Curation challenges and opportunities: Storify as a participatory reporting tool in a journalism school newsroom
Auckland University of Technology, Pacific Media Centre
School of Arts and Humanities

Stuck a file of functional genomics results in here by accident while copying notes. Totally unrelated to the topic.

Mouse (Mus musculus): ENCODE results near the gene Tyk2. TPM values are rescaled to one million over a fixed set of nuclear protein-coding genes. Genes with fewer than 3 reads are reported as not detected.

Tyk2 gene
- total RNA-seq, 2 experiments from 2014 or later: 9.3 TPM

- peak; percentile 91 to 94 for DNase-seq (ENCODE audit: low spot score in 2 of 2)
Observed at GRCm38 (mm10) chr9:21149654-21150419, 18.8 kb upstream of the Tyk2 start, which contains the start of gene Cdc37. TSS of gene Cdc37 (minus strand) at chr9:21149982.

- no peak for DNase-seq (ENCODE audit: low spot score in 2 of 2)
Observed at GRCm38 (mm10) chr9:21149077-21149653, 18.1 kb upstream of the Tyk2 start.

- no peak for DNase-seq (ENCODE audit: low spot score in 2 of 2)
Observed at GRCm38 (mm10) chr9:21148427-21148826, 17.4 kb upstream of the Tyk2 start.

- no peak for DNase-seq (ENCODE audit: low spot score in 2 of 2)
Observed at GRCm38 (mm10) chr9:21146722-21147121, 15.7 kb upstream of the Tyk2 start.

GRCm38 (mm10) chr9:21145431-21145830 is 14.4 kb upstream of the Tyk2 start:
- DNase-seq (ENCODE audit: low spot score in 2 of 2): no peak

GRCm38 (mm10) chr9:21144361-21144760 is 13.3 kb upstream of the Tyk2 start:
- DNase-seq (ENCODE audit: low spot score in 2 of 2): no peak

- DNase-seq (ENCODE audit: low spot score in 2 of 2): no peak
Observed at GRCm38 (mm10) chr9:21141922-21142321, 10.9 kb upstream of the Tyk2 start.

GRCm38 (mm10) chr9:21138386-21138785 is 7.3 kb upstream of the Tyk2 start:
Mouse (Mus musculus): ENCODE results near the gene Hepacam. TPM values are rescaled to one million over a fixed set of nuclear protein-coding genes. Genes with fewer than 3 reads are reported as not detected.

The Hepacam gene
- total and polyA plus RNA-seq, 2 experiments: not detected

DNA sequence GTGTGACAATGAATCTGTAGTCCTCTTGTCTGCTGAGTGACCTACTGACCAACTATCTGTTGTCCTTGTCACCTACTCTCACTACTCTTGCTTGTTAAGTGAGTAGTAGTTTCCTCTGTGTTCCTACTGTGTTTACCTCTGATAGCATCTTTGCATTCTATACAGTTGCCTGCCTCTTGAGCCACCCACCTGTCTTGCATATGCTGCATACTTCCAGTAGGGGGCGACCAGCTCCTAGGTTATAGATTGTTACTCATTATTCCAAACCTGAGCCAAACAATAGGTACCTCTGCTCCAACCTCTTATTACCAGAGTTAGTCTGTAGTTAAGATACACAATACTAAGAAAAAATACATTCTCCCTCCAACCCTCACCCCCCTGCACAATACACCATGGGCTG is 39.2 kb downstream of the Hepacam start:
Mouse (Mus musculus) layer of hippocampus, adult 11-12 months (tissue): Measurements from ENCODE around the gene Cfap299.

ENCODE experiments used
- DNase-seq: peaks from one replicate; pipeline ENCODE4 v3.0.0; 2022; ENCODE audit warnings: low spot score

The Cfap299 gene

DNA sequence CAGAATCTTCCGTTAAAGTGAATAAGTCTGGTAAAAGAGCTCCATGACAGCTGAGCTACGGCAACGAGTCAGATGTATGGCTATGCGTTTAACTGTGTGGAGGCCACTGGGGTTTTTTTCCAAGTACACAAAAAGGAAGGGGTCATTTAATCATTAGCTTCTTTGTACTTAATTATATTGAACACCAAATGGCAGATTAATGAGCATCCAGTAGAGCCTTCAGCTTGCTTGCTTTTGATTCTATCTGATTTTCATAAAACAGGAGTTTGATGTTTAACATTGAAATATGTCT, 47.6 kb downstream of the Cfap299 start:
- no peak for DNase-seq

News curation tool Storify is a publication platform for journalism and news now used by diverse mainstream media, (including ABC News, The Times, Al Jazeera and The Washington Post), news wire services (Associated Press and Agence France-Presse), and news generators (the White House, United Nations and World Bank, to name a few) to curate and publish 'social stories' online. Within the journalism classroom, Storify is recognised as having value in enabling students to produce news stories based on social content while also challenging them to assess content, consider agendas and develop news consumption and storytelling skills (Mihailidis and Cohen, 2013; Thorsen, 2013; Sacco & Bossio, 2014). Its use raises issues that go to the heart of journalism ethics, including questions over repurposing of material, relationships to sources, use of non-elite or vulnerable voices, source selection and the need to check veracity. This requires educators to revisit the need for skill development in selection and verification of content. This article examines five lessons learned in the use of Storify in a journalism class newsroom as a tool to curate breaking news about the search for Malaysia Airlines flight MH370 and how these lessons have altered teaching practice.